Etruscan Corner Walking with the Etruscans in Sutri

Walking with the Etruscans


Sutri – Friday May 1st, 2015

During the week dedicated to the Etruscans, tourists had the opportunity to admire monuments through the historic walking tour arranged there. The tour started from the Amphitheatre. This structure was first considered Roman, but then later studies demonstrated that it belongs to the Etruscan culture as the Amphitheatre is completely carved in the tuff stones, typical from Sutri. It is, in fact, quite difficult to identify the structure from the outside as this appears to be a huge rock. The Amphitheatre dates back between the 2nd century BC and the 1st Century BC as declared by Archaeologists; it has an oval shape with an horizontal axis of 49mt and a vertical axis of 40mt.

George Dennis during his visit through this land back in 1847 left us this wonderful description:

Imagine a miniature of the Colossemn […] with corridors, seats, and vomitories; the seats in many parts perfect […] Imagine such an amphitheatre, smaller than such structures in general, not built up with masonry, but in its every l^art hewn from the solid rock, and most richly coloured—green and grey weather-tints harmonising with the natural warm red hue of the tufo […] bristhng all round with forest trees, which on one side overshadow it in a dense wood, the classical ilex minglingwith the solemn cypress.

Surely a unique master piece. The Mithraeum of Sutri gives tourists the same feelings. ‘’Impressive’’ this is the word that comes to mind as soon as people look at it. Completely engraved in the tuff rock of the hill, it has a long and narrow central nave with two colonnades that divide it from other two narrower lateral naves. Another Etruscan monument later utilized by the Romans to celebrate Mithraism (worship to the Greek-Roman God Mithras). Much later, this structure went through a further transformation into Church by the first Catholics who dedicated it to the Archangel Michael and the Madonna of Parturition (Madonna del Parto). The place is full of frescos recalling the Nativity of Jesus, St Christopher and the Archangel; The Mithreaum of Sutri on his own represents the incredible historic passage of different civilizations and cultures that Etruria has hosted until now.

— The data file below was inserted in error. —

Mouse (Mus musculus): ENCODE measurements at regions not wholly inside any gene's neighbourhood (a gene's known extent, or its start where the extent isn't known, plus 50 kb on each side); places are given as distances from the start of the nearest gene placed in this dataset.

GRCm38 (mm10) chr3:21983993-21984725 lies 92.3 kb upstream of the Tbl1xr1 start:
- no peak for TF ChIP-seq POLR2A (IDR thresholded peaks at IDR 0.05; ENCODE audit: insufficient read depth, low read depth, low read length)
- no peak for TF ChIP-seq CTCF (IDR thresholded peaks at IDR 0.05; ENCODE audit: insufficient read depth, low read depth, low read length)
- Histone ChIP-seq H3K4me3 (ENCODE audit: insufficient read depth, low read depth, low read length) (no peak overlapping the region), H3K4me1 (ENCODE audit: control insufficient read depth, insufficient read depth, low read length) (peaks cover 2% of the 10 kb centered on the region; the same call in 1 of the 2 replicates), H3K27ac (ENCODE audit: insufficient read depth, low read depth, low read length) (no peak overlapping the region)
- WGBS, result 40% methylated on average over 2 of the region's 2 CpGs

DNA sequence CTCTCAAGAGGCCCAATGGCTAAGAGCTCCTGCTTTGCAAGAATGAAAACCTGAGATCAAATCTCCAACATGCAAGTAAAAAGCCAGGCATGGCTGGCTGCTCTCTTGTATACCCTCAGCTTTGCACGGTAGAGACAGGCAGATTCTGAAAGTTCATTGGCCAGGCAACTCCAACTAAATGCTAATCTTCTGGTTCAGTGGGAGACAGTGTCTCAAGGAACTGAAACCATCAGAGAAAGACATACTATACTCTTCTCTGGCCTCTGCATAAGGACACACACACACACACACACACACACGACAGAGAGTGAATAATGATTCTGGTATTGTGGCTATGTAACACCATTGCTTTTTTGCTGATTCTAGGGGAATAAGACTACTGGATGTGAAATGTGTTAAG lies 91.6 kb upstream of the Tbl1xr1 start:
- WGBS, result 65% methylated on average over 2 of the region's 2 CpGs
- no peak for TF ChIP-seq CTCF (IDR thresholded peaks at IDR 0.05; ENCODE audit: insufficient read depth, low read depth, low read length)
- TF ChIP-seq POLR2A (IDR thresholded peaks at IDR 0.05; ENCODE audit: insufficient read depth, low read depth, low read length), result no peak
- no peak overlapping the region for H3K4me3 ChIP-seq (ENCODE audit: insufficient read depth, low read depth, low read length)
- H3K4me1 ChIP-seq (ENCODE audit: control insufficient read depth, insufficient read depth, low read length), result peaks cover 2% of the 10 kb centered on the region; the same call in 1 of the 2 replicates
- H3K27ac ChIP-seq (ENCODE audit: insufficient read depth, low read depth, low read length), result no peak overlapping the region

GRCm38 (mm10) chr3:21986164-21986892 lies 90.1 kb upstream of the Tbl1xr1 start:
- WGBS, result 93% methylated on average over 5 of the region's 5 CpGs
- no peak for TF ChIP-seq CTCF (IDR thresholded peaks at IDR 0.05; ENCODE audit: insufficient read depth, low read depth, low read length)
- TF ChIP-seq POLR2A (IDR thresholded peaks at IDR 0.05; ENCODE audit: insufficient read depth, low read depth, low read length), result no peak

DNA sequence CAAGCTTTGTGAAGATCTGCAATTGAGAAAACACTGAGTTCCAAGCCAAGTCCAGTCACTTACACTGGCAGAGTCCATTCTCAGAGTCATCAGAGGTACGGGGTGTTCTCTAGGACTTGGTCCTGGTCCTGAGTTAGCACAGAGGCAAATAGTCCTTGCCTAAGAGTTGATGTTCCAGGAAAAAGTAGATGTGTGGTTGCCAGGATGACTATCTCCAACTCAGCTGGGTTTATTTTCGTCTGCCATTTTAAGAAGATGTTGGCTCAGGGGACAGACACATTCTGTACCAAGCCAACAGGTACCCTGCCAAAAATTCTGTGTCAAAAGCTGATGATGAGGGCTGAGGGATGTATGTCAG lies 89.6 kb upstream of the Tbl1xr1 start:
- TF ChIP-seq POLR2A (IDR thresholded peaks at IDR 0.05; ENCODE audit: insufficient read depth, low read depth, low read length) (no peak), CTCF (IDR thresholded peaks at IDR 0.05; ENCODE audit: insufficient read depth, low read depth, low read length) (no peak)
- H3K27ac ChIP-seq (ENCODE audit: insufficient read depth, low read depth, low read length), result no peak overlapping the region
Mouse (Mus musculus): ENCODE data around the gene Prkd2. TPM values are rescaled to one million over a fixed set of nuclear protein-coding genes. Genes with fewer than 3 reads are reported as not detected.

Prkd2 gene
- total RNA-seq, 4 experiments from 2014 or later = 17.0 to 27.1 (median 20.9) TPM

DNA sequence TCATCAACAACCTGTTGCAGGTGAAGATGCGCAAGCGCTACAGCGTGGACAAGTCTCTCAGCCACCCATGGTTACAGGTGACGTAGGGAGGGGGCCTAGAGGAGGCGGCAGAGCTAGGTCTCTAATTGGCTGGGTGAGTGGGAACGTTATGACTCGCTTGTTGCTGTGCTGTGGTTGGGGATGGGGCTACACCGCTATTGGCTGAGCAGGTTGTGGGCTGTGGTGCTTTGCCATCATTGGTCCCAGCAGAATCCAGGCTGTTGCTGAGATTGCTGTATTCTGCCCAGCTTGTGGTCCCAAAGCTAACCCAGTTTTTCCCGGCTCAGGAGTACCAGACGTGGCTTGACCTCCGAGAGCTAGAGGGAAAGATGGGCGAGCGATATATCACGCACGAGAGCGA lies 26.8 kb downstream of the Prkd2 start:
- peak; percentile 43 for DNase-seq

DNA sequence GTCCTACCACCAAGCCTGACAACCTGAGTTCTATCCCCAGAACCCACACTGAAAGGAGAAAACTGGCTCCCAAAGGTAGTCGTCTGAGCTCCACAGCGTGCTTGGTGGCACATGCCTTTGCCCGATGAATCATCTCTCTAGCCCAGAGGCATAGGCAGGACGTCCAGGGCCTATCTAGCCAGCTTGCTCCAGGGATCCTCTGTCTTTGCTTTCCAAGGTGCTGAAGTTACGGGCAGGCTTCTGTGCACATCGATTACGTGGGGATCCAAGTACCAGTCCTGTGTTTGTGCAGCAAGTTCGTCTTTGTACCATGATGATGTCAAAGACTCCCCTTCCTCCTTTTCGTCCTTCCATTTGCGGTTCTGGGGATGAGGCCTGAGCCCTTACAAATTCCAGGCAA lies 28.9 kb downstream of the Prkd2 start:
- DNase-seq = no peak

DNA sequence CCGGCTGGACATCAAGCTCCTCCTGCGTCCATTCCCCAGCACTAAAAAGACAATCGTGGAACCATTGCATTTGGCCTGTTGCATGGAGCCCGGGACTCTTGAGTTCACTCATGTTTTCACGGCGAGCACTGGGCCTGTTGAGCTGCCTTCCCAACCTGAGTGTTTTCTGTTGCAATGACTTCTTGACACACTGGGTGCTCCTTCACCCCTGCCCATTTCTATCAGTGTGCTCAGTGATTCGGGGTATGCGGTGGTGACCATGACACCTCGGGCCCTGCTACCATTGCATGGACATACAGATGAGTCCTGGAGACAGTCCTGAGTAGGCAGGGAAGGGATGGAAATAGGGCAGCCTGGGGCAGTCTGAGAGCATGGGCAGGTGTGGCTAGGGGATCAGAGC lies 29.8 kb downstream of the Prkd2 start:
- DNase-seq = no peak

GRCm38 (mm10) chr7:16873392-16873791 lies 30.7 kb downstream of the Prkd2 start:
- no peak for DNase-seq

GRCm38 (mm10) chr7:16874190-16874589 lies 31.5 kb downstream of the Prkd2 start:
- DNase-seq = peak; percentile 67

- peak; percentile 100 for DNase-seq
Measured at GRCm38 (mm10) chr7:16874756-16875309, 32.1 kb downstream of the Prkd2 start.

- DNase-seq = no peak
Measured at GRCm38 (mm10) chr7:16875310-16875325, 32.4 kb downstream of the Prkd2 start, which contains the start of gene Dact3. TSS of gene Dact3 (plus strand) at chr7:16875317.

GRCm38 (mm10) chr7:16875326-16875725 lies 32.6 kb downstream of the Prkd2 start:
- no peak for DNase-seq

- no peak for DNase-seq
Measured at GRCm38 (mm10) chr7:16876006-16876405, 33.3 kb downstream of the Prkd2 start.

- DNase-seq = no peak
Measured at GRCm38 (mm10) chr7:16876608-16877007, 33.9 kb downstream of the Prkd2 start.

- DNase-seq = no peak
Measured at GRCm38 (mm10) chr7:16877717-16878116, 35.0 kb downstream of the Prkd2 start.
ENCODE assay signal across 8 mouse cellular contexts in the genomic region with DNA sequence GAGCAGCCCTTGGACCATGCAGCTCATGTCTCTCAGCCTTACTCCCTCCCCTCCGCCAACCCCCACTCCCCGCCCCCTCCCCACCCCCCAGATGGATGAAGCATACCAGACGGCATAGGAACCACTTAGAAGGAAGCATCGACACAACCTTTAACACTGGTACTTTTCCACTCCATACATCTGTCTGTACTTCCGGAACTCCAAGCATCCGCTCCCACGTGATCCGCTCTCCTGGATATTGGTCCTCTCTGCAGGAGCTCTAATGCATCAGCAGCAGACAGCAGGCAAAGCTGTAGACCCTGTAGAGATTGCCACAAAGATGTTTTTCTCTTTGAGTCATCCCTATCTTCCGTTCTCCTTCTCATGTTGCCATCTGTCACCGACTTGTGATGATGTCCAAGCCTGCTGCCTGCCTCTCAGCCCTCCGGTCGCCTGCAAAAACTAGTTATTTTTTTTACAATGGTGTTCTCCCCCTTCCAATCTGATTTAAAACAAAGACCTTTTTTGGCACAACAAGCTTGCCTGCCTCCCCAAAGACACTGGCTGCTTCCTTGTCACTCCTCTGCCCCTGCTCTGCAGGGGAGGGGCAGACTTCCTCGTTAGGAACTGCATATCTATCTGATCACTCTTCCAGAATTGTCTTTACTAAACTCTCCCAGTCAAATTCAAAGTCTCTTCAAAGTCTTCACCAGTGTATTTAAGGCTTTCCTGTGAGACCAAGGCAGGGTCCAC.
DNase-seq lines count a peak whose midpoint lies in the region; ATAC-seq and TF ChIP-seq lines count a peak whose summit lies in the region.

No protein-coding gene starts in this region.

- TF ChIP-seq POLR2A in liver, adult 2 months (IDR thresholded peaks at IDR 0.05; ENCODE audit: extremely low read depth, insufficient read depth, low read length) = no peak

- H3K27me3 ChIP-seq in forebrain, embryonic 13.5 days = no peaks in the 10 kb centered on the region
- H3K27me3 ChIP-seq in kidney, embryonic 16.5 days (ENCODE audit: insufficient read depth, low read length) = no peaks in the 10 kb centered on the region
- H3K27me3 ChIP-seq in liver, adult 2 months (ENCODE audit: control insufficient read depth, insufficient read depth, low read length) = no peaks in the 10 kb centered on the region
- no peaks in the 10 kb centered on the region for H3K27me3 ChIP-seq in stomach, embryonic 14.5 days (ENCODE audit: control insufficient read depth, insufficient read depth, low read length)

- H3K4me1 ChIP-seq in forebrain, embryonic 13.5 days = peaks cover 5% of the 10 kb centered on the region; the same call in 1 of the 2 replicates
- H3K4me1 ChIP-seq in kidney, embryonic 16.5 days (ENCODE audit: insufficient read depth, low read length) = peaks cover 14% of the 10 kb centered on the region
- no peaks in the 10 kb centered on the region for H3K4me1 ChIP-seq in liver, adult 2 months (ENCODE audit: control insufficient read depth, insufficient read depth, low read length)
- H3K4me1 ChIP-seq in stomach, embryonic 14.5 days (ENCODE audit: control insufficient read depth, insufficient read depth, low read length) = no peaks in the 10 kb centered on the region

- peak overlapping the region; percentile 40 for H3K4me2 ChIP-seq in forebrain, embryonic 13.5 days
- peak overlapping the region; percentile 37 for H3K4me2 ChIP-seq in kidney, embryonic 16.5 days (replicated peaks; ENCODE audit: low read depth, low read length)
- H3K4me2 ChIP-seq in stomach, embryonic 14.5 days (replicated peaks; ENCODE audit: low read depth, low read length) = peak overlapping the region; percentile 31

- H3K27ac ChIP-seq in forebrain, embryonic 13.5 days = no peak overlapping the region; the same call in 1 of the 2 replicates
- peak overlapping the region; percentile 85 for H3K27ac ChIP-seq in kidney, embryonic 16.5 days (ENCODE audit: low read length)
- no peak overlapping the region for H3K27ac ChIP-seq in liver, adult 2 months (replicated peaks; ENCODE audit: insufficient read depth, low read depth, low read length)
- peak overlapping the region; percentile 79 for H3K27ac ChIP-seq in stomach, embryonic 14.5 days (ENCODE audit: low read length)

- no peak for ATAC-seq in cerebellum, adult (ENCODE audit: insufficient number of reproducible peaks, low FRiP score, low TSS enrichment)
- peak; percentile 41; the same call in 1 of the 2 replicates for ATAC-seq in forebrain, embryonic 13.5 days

This article is not going to further describe the wonderful monuments and art in the archaeological sites of Sutri; we leave to the curious and respectful tourists the surprise they will experience by walking through the marvellous cultural paths surrounding the Etruscan Necropolis.

It is our great pleasure to inform you that the archaeological sites are well kept and maintenance services respect the nature surrounding the place.

We would like to point out that the Administration of the archaeological sites of Sutri is an example and demonstration of excellent management; Through a plan well organised created to look after and revitalize its own Archaeological Park with events and other cultural initiatives, this Administration has proven that is possible to transmit our Italian cultures calling tourism to its side and generate job opportunities to local young well prepared volunteers; something that seems completely obscured to the administrations of other Necropolises.

The guided tour at Sutri on May 1st was given free of charge, but art that is kept and looked after properly surely deserves a support through a ticket.

In our opinion there is no point to be shocked if we are invited to pay a little contribution to see a wonderful monument or piece of art because through such contribution art can be looked after and preserved for the future generations.

It is not a surprise if Sutri is also a place chosen to stop by pilgrims that walk on the ancient Via Francigena towards Rome.